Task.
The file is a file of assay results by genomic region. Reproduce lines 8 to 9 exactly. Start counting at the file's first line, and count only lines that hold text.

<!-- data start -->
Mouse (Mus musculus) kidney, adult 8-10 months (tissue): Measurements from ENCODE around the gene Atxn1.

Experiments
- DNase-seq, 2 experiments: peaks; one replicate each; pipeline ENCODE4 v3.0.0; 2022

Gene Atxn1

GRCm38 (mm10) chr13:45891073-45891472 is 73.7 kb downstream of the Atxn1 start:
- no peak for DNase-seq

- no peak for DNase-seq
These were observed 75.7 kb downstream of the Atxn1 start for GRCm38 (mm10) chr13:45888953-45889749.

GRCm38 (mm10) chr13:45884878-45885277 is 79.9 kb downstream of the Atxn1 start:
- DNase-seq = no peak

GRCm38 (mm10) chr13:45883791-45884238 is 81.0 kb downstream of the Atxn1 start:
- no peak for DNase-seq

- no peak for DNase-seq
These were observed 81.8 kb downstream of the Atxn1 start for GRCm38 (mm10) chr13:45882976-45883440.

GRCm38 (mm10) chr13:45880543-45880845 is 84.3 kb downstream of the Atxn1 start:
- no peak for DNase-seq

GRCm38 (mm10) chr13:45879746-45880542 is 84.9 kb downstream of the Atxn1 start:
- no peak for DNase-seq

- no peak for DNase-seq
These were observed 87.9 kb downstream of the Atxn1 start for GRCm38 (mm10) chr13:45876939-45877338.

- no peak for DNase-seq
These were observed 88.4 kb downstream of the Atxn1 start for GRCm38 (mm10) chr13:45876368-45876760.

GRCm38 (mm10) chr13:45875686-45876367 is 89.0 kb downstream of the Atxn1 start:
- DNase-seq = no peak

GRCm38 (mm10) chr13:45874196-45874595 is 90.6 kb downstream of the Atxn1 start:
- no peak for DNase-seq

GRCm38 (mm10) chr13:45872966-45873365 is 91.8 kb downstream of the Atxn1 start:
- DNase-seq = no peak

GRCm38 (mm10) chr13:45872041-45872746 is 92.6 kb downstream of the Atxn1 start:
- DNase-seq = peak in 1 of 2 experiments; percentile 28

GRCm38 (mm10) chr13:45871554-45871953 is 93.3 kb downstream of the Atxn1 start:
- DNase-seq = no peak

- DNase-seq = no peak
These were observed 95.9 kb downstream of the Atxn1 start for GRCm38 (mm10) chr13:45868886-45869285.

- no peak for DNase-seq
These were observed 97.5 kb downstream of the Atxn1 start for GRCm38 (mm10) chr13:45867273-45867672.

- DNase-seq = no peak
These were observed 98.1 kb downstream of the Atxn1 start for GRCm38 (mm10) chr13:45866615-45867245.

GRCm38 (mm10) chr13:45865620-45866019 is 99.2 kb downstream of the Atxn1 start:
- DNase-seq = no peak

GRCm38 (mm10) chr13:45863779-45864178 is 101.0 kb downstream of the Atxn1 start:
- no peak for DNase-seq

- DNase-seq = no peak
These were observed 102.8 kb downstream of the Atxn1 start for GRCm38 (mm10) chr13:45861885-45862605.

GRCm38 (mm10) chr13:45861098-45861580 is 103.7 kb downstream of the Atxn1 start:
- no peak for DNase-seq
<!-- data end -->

These were observed 75.7 kb downstream of the Atxn1 start for GRCm38 (mm10) chr13:45888953-45889749.

GRCm38 (mm10) chr13:45884878-45885277 is 79.9 kb downstream of the Atxn1 start: